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3D5

3D5


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Ages Players
8+ 2

Manufacturer(s): Outset Media

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Product Description

Place 5 of your colored marbles in a row either vertically, horizontally or diagonally and win. Patented collapsible gameboard design connected in a safe durable, flexible stack that requires nothing to set-up or put together.
Zoom In Cover Image: 3D5
Close Zoomed Image a3D5b
Cover

Product Information

  • Manufacturer(s): Outset Media

  • Players: 2

  • Ages: 8 and up

  • Weight: 650 grams

  • Language Requirements: This is a domestic item.

Contents:

  • collapsible gameboard
  • 2 sets of colored marbles
  • marble tongs
  • rules

Product Reviews

 
 
 
 
 

Average Rating: 3 in 2 reviews


 
 
 
 
 
by Jim Lundberg
That's not true
March 16, 2013

That is not true about 3D5. You are not accounting for the adjustability of the selectable number of free space pieces for the game. Also the ability to create a 3- D force sequence is not readily ascertainable but is not hard with planning and skill. This game will be back as I am preparing the proper box to better convey the meaning and play of the game. If there are 7 or more free spaces, I have proven that it is impossible to block the aggressor with just simple blocking moves, because eventually the attacker will end up with multiple 3-in-a-row's that if you connect them properly can accomplish a 3-D force sequence that is sometimes hard to see from the defender's point of view, because they are so focused on blocking all the 3-in-a-row's that they miss mutual connection between adjacent row structures.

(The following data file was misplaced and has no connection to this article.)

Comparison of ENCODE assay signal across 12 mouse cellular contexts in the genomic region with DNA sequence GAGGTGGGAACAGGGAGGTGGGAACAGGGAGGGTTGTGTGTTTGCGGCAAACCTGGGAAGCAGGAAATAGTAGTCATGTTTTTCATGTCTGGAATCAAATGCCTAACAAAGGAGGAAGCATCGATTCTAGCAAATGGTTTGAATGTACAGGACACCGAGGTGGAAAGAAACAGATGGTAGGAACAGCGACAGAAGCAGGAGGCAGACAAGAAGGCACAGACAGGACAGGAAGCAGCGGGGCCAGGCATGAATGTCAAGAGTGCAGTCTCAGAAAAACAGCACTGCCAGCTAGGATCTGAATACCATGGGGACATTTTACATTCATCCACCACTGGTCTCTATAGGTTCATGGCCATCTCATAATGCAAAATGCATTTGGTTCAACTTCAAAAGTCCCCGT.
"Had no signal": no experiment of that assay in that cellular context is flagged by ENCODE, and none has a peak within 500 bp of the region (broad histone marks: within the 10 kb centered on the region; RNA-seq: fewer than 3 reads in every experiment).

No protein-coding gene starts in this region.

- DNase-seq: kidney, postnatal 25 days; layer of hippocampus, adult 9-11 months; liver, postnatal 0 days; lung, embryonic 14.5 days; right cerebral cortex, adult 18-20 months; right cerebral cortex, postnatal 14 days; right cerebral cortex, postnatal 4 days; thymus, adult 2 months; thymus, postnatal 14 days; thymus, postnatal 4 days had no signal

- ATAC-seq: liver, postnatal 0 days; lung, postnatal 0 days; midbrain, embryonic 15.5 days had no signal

I'll play you for money if you'd like to put your money where your mouth is. 7 Free spaces and $100 to the winner?

 
 
 
 
 
by Buzzy Colbert
Ruleset leads to draws by reasonable players
May 19, 2008

I tried to talk the inventor of this game out of marketing it without more playtesting and coming up with a workable ruleset. I can teach a 10 year old to be UNBEATABLE in 10 seconds. Ready for the big secret? Block. That's it. All one has to do is look for a row to block each turn and the game will end in draw. Even with more than a dozen free spaces, the game is still a draw. Just as you can't play 9-in-a-row on an infinite plane and get anything but a draw, you can't play 5 in a row on a 5x5 cube. The only way to win -- and he claims nothing more -- is for one player or the other to simply not see that the other has 4 in a row. Tic- Tac-Toe on a 3x3 board is actually a harder game to force a draw.

Other Resources for 3D5:

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